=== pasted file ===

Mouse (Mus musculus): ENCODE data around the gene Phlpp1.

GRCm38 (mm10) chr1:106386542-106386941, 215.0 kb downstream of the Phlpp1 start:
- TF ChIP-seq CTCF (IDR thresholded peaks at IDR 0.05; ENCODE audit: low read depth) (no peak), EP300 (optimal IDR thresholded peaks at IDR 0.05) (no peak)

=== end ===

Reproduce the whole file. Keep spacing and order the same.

Mouse (Mus musculus): ENCODE data around the gene Phlpp1.

GRCm38 (mm10) chr1:106386542-106386941, 215.0 kb downstream of the Phlpp1 start:
- TF ChIP-seq CTCF (IDR thresholded peaks at IDR 0.05; ENCODE audit: low read depth) (no peak), EP300 (optimal IDR thresholded peaks at IDR 0.05) (no peak)